Senator Corman from Ohio introduced an amendment to the transportation bill.  Amendment 1724 would give the State’s the authority to commercialize the rest areas on interstate highways throughout the country.  If this is passed, it would be devastating to the blind and visually impaired citizens whom support their families with these vending locations.  I am encouraging members of the CAAC and anyone else interested to make phone calls to Senator Burr and Senator Hagen’s offices and ask them to oppose Amendment 1724 introduced by Senator Corman. Chair Ray will send the information to Carla and she will email pertinent information to members of the CAAC.   Question was raised regarding who owns these machines at the rest areas? The State of North Carolina owns these machines.

Senator Hagan’s telephone number is 202-224-6342.
Senator Burr’s telephone number is 202-224-3154.

The National Federation of the Blind has a couple of legislative issues they will be addressing—1) funding for Newsline and 2) Governor’s Executive Order 85, Section 7b.  NFB will be talking to legislators trying to get someone to rescind this order.  Fiscal research is convinced that this will save a lot of money.  We are convinced it will not save money.

NFB’s State Convention will be held at Camp Dogwood, September 6-9.

The Federal Convention will be held the week of July 4 in Dallas, TX.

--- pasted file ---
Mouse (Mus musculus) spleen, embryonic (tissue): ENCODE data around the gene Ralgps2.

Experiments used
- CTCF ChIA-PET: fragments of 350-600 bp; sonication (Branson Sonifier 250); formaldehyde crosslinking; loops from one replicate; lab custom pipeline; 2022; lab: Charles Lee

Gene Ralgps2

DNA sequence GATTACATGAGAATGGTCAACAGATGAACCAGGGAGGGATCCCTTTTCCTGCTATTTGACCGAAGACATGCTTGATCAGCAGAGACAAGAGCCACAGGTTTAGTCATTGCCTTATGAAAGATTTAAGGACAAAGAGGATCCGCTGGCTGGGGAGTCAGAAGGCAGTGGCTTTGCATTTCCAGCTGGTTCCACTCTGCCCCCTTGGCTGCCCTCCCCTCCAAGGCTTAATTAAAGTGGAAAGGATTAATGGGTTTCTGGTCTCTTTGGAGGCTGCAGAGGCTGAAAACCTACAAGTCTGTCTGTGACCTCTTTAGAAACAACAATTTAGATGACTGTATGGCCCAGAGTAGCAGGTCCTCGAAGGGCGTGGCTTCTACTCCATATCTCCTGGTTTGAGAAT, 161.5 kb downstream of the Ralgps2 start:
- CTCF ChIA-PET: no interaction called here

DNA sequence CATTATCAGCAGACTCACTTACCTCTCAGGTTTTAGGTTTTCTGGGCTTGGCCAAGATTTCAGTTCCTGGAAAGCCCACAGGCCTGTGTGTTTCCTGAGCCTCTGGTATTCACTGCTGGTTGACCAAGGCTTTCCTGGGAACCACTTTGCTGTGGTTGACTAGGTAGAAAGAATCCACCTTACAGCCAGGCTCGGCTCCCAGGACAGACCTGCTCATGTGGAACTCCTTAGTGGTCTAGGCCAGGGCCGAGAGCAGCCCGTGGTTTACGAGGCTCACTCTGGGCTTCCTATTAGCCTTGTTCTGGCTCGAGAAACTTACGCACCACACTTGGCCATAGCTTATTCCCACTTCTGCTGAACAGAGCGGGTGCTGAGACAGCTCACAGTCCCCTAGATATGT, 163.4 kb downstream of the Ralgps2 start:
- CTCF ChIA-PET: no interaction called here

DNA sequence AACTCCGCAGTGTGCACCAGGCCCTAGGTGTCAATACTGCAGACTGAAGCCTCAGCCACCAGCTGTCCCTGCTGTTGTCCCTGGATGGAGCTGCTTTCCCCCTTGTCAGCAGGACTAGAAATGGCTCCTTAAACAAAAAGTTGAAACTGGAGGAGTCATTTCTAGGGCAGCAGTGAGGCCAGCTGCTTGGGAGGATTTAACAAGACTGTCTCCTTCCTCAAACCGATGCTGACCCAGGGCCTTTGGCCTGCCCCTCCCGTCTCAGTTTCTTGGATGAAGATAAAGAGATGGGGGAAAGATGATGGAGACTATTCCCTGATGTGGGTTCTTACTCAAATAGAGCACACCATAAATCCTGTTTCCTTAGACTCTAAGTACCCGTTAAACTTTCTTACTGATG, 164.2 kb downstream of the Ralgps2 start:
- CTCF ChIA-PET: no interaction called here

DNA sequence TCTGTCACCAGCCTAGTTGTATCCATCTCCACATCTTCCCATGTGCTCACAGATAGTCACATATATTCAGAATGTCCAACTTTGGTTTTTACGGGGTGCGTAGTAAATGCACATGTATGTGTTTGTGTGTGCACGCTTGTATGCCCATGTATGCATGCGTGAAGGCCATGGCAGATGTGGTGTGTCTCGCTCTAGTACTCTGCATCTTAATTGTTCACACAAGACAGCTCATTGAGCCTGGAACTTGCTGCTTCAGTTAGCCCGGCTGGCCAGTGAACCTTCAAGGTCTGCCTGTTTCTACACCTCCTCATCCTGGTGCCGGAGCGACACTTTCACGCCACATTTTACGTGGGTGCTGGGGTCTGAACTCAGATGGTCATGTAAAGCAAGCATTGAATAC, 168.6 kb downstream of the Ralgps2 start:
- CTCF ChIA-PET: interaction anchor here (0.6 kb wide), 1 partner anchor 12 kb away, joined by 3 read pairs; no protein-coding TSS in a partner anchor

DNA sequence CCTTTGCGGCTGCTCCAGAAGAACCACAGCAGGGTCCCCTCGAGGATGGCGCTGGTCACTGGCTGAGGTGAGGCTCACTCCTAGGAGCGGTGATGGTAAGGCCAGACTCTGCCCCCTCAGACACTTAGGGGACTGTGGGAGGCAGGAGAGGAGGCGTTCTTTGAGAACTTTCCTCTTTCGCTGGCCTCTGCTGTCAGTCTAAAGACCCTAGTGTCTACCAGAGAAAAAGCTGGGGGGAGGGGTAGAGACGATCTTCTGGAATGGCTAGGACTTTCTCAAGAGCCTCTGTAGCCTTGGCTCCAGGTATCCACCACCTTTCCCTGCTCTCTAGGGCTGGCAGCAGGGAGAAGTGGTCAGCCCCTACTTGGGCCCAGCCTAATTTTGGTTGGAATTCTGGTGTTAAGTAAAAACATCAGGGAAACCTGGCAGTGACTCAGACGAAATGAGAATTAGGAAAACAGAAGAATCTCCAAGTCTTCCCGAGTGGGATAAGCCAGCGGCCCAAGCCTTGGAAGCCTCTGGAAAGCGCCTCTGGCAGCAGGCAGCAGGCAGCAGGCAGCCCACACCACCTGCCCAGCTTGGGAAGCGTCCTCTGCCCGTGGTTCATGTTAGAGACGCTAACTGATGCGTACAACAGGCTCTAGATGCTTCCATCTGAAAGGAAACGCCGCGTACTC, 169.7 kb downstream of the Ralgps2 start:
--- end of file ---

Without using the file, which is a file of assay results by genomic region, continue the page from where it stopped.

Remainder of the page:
Disability Rights NC (DRNC)—Vickie Smith

Disability Rights NC has been very busy.  Currently, there are 5 federal lawsuits pending.  None of these directly impact the blind and visually impaired.   One lawsuit may have some impact on the blind and it is about personal care services.  It challenges the State’s move to raise a higher level of need for people receiving personal care support if they live in their own home rather than living in an adult care home.  Personal Care activities are typically activities of daily living such as bathing and mobility.  DRNC prevailed in the Eastern District.  The judge issued a preliminary injunction stating the State should not have a lower standard of living for adults who choose to remain in their homes and live independently than adults who live in an adult care home or other facility.    The State appealed this decision to the 4th circuit and asked the 4th circuit to “stay” that decision and they prevailed.   This means that unless the Centers for Medicaid and Medicare services allow a service that is supposed to expire on May 1 to continue beyond May 1, then there will no personal care services for anyone.